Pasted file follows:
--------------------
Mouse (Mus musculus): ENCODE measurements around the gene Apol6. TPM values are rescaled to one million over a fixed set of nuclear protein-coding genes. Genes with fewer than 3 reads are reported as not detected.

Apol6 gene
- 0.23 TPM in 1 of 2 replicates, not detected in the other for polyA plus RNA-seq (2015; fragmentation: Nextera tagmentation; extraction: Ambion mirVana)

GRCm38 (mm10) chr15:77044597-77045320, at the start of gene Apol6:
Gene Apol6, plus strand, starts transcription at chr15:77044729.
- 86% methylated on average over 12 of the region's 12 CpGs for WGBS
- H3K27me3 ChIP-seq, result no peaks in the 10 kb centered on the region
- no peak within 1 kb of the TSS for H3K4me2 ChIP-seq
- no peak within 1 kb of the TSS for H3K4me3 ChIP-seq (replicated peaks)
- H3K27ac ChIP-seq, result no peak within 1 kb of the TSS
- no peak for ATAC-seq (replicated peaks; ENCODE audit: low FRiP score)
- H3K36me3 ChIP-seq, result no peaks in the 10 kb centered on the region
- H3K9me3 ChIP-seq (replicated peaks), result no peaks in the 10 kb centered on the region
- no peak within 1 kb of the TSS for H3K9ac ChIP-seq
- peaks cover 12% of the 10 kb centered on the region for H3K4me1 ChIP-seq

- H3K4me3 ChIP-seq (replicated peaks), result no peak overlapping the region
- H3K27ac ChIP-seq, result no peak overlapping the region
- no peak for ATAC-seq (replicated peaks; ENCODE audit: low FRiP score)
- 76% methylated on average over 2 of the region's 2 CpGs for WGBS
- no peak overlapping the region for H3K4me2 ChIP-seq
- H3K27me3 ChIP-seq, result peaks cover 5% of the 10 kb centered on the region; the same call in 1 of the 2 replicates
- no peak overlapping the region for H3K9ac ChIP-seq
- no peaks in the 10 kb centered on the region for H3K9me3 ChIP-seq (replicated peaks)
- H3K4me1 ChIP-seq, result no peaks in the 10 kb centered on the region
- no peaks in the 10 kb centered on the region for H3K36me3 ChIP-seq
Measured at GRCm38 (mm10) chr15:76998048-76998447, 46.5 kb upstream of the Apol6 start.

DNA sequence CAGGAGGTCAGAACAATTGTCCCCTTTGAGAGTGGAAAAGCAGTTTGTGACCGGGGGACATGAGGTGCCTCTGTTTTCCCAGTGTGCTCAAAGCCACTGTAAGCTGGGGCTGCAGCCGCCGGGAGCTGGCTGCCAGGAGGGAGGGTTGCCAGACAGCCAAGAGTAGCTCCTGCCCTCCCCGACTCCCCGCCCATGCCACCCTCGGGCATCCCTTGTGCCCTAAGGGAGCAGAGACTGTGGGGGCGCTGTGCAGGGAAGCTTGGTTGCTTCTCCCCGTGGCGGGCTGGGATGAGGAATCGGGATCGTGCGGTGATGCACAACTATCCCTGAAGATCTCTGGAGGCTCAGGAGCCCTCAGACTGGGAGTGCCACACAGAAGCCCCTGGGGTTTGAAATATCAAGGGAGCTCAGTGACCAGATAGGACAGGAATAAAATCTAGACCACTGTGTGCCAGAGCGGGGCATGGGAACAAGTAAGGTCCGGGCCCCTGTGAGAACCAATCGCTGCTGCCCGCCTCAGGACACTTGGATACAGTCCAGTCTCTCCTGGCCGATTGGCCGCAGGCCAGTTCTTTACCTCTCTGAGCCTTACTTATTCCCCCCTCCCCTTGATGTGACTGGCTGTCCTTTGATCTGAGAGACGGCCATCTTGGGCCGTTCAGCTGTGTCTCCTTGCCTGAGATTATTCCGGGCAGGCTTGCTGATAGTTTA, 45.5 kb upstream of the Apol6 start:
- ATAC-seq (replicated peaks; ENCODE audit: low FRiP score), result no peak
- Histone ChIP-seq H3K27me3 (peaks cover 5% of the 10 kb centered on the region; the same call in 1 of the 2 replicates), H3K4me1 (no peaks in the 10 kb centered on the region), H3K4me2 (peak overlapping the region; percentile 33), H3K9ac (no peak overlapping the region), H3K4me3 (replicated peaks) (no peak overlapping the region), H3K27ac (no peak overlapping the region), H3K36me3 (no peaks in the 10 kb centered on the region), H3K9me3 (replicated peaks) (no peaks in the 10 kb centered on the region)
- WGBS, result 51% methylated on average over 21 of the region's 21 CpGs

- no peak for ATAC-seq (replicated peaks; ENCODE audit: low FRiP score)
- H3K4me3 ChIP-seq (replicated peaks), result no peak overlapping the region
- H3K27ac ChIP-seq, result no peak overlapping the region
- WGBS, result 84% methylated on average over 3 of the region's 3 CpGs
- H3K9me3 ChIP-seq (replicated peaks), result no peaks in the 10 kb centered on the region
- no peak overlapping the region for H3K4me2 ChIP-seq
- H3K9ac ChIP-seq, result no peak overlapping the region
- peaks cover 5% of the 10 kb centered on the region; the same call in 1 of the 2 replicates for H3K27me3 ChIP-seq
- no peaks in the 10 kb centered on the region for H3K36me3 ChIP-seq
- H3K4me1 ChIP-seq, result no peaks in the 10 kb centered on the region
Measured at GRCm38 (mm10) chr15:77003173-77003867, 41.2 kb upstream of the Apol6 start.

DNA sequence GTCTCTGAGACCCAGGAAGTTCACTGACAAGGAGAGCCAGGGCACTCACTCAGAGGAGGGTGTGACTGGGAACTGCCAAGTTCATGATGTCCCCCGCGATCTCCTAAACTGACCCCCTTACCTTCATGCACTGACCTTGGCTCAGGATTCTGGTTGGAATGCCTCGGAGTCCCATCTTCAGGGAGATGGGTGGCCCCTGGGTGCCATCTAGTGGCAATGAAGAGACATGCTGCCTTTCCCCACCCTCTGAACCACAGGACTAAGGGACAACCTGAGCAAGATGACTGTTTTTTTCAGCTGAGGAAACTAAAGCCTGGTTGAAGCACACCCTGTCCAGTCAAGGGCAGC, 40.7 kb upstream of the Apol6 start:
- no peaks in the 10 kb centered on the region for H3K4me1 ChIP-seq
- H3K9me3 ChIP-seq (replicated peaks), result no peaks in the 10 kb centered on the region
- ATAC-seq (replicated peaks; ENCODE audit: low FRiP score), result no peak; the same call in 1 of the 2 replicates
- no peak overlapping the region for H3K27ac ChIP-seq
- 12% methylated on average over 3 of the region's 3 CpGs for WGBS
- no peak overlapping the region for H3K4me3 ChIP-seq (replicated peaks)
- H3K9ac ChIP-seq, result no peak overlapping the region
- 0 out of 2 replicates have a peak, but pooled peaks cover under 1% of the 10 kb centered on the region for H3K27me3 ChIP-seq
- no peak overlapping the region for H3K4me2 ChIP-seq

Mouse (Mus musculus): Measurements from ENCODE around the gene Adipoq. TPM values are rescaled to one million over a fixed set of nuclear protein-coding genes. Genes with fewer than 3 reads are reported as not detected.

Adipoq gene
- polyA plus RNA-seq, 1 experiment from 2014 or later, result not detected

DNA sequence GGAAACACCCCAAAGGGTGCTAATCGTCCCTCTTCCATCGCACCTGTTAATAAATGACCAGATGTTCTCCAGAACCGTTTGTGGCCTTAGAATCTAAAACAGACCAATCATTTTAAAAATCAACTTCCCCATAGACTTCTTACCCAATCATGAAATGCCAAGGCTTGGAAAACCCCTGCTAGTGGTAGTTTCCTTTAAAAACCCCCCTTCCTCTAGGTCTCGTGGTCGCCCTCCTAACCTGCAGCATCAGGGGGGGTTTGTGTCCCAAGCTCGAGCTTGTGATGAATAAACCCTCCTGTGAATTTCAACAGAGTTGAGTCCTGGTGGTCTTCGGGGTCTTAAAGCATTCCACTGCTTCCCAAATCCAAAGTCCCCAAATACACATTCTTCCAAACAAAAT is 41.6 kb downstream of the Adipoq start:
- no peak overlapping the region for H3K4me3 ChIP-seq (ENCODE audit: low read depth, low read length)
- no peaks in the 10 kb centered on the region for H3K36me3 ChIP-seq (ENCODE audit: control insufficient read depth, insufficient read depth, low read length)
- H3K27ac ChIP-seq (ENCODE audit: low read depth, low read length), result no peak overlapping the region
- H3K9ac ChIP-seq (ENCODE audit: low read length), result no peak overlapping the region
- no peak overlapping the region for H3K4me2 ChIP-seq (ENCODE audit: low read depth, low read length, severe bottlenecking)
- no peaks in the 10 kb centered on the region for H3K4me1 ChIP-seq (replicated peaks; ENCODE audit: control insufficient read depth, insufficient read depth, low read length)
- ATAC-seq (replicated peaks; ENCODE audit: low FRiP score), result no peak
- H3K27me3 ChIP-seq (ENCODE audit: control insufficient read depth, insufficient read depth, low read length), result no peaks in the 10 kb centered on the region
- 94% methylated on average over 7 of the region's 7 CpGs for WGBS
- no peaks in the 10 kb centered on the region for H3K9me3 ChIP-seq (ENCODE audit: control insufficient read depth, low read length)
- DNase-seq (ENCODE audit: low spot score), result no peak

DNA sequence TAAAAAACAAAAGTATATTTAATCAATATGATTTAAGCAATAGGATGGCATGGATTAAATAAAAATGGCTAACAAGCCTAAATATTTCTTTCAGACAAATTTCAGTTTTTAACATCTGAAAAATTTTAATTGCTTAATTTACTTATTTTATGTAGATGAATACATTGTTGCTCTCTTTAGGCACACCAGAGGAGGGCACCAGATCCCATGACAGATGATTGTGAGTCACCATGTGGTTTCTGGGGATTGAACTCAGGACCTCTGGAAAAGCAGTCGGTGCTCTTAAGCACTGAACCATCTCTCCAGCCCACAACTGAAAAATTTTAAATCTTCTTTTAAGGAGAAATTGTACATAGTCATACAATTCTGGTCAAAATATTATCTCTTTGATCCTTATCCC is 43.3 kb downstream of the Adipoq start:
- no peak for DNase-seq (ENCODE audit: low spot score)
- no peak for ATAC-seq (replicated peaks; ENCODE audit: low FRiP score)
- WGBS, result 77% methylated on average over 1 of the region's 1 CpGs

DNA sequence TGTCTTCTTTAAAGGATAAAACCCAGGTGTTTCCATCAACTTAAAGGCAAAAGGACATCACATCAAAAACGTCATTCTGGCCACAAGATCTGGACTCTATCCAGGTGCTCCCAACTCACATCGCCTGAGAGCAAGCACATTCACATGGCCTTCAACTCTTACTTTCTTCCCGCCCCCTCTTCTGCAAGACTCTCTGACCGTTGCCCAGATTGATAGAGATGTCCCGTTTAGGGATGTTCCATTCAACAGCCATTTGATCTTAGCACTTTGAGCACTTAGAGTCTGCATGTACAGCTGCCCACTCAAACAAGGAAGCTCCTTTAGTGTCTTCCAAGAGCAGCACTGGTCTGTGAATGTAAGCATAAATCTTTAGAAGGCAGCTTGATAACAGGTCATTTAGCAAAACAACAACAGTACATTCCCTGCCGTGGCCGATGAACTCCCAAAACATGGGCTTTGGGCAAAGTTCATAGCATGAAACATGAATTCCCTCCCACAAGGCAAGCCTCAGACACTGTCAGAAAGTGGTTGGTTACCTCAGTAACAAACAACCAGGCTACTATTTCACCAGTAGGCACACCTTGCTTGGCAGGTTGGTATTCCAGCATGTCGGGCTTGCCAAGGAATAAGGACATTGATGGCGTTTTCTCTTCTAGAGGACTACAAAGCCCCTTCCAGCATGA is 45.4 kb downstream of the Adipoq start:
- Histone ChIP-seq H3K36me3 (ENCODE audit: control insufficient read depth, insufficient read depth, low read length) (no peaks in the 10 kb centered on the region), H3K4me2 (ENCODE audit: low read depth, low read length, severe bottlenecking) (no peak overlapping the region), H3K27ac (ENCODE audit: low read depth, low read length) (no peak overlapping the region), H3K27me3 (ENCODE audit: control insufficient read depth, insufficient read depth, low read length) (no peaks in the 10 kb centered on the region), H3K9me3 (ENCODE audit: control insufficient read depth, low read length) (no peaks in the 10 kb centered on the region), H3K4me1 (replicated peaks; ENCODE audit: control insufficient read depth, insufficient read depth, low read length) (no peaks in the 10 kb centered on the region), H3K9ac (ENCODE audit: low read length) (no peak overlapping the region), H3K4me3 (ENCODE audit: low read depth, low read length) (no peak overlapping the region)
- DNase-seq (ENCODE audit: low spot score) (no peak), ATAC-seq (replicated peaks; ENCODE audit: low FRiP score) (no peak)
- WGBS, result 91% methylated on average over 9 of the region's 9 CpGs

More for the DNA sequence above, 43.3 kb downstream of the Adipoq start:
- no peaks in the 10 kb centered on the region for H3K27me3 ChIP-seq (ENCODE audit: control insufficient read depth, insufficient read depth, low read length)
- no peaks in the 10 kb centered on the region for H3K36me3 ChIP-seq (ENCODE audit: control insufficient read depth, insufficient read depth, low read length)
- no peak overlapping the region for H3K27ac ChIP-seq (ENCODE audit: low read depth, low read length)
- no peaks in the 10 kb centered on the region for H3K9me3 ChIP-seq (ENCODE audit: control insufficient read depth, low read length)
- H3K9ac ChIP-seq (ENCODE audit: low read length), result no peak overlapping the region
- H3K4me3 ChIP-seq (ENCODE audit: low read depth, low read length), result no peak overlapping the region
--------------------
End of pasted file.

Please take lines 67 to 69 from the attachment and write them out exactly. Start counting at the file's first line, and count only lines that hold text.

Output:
DNA sequence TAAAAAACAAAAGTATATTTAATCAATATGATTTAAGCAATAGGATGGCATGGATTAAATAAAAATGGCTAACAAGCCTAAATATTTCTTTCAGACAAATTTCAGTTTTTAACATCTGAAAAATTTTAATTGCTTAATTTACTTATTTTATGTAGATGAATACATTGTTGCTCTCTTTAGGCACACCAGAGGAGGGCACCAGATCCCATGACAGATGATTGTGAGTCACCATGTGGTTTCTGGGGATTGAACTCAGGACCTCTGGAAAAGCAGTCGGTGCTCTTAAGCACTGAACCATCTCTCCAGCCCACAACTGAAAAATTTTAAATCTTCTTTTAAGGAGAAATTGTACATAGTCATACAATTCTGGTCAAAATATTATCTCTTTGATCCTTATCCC is 43.3 kb downstream of the Adipoq start:
- no peak for DNase-seq (ENCODE audit: low spot score)
- no peak for ATAC-seq (replicated peaks; ENCODE audit: low FRiP score)